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Meet the dwarf star: an extract from The Secret Life of Stars

The Secret Life of Stars is a fun and accessible introduction to the many remarkable personalities in our galactic family. From renowned astrophysicist and Australia’s first Women in STEM Ambassador Lisa Harvey-Smith, the book guides you through the most extreme and confounding members of the Galaxy’s vast, varied and really quite weird stellar brood.

In this extract from the book, Lisa delves into the strange and fascinating existence of dwarf stars.

Stars appear in a vast range of sizes, with most being smaller and cooler than the Sun. The smallest burn their hydrogen more slowly and therefore have much lower temperatures. You can tell a lot about a star from its colour. Hotter stars give off more blue light, and cooler stars tend to the red. It’s similar to how hot gas-cooking flames are blue, whereas cooler candle flames are red. Counterintuitive, huh?

By looking in great detail at the colours of stars, we can tell precisely how hot they are, what chemicals they contain, and how old they are. We can even predict their future as they go through the ageing process.

Before we go on, I should fess up that the names of star categories make no logical sense whatsoever. From the coolest to the hottest stars we call them M, K, G, F, A, B and O, with numbered subcategories from 0 to 9. Uh-huh …

There are also subcategories for luminosity (how much light a star puts out) from 0 through to VII, in Roman numerals, just to be fancy.

Adding to the confusion, all small and average-sized stars are called ‘dwarf stars’. Only the very rare and very large stars are called ‘giants’ or ‘supergiants’. There are no ‘regular’ stars.

At this point I’d like to apologise on behalf of astronomers everywhere for this ridiculous situation – astronomy is littered with strange historical naming schemes. But there we have it.

Our Sun is a G2V star, somewhere in the middle of the jumbled alphabet soup of stars. B and O stars, at the top end of the scale, are humongous, gluttonous giants that explode in a shower of sparks when they come to the end of their life. In contrast, M and K stars are cool and steady types who live long and interesting lives. From now on, we will call these M and K stars ‘red dwarfs’.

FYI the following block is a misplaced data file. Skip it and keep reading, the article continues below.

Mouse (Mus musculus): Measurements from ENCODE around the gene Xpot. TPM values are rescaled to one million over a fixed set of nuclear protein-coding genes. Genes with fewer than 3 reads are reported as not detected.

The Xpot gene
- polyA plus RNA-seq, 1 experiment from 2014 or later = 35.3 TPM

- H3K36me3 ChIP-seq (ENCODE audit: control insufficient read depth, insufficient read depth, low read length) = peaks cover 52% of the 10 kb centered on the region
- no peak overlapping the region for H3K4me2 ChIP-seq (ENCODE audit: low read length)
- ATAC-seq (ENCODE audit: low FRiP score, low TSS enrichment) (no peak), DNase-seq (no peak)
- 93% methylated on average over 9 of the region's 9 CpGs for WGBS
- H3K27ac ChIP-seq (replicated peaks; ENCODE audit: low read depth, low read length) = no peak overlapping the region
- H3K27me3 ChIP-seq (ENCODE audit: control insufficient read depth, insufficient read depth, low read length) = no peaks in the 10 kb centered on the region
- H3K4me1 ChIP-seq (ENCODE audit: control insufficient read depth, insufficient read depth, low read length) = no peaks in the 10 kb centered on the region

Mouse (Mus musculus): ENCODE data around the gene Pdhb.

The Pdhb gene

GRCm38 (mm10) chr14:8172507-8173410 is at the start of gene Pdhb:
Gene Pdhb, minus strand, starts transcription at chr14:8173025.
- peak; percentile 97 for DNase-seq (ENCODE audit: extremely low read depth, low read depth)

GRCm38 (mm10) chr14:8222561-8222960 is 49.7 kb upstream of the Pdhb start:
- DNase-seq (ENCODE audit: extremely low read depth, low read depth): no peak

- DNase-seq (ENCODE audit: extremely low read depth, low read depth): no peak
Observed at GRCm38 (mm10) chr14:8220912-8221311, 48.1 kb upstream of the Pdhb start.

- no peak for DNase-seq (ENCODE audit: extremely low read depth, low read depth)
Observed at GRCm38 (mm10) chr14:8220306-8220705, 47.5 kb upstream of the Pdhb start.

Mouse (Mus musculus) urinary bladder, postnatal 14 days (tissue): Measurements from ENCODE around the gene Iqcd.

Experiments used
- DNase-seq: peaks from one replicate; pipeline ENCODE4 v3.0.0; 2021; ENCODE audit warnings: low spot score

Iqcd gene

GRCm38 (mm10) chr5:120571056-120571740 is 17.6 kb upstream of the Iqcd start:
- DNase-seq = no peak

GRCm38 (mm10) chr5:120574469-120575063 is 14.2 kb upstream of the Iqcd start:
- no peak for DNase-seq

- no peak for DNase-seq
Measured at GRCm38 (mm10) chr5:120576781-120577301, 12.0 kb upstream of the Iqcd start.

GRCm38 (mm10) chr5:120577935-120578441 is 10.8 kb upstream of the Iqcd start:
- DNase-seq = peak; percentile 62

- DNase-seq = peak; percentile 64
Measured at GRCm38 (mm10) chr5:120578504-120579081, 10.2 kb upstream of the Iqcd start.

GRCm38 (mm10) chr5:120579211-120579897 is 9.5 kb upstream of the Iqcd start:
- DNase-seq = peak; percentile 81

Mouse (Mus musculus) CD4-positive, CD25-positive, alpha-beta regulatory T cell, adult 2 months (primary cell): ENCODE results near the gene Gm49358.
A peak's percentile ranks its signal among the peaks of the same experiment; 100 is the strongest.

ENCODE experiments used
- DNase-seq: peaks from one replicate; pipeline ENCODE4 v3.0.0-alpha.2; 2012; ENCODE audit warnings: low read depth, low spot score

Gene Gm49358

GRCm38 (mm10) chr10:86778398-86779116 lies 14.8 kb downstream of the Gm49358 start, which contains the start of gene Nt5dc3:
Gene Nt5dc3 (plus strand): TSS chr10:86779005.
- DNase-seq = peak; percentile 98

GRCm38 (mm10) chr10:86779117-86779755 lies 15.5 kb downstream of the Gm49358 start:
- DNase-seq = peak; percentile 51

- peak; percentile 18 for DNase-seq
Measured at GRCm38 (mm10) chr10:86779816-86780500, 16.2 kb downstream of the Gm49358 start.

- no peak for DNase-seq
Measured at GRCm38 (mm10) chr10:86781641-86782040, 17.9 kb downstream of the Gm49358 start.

Red dwarfs have only about a tenth to one half the mass of the Sun, and are only half as hot. They are smaller in physical size, too, and decidedly dimmer (although not lacking in intelligence). These stars are capable of great feats of physics – they still burn hydrogen into helium to produce vast amounts of energy in their core – but because they are smaller, there are far fewer nuclear reactions and their output is decidedly more puny.

Red dwarfs are the most common type of star in the Milky Way, with the faintest M-dwarfs making up more than 70 per cent of stars in our universe. Despite that, we never see them. I mean that literally. We don’t see any of them. At all. Ever. We didn’t even know that red dwarfs existed before the invention of the telescope, because they are too faint to see with the naked eye. Imagine that! Every star you can see is part of the 30 per cent minority.

As slow burners, these stars live extremely long and varied lives. Not only does their reduced rate of nuclear fusion extend their life, but also their enhanced internal mixing causes fresh hydrogen fuel from the outskirts of the star to be transported to the engine in the middle. As such, we predict that red dwarfs can live in excess of a trillion years.

As adolescents they can be active and sparky. In this gregarious stage of their lives they are often characterised as ‘flare’ stars. Rather than being a regrettable 1970s fashion statement, this moniker actually describes a stage of intense variability in the life of lower-mass stars where they quickly erupt – explode, even – for a few minutes before relaxing back to their regular demeanour as if nothing had happened. Flares from young red dwarfs are 100 to 1000 times more energetic than when the stars are older. As red dwarfs age, they cease this nonsense and increasingly potter their way through life, with age slowly ripening and changing their character.

Stars of all sizes form when gravity pulls together materials in interstellar clouds of gas. Red dwarfs are the littlest stars, just slightly larger than Jupiter, and are the smallest member in the official category of stars. But there are also some almost-rans, plucky hopefuls who tried but just missed the cut-off for full stardom. These battlers, called brown dwarfs, live out quite different lives to other stars.

With core temperatures of below 3 million degrees Celsius, brown dwarfs are simply not big or hot enough to turn hydrogen into helium via nuclear fusion. They can, however, manage other nuclear fusion reactions involving chemicals called deuterium and lithium. These reactions don’t generate as much heat as hydrogen fusion, so the surface temperatures of brown dwarfs are generally below 800 degrees. They emit almost no visible light: if you looked at one close up, you might just see a dim purple-ish glow.

Brown dwarfs weren’t discovered until 1995, because the only way to find them is to use infra-red detectors. Once astronomers built a telescope powerful enough to see them, we could finally make out their slight warmth in the icy cold of space.

Lisa Harvey-Smith

The Secret Life of Stars is out now. Text by Lisa-Harvey Smith, illustrations by Eirian Chapman and cover design by Philip Campbell Design.


Posted on October 1, 2020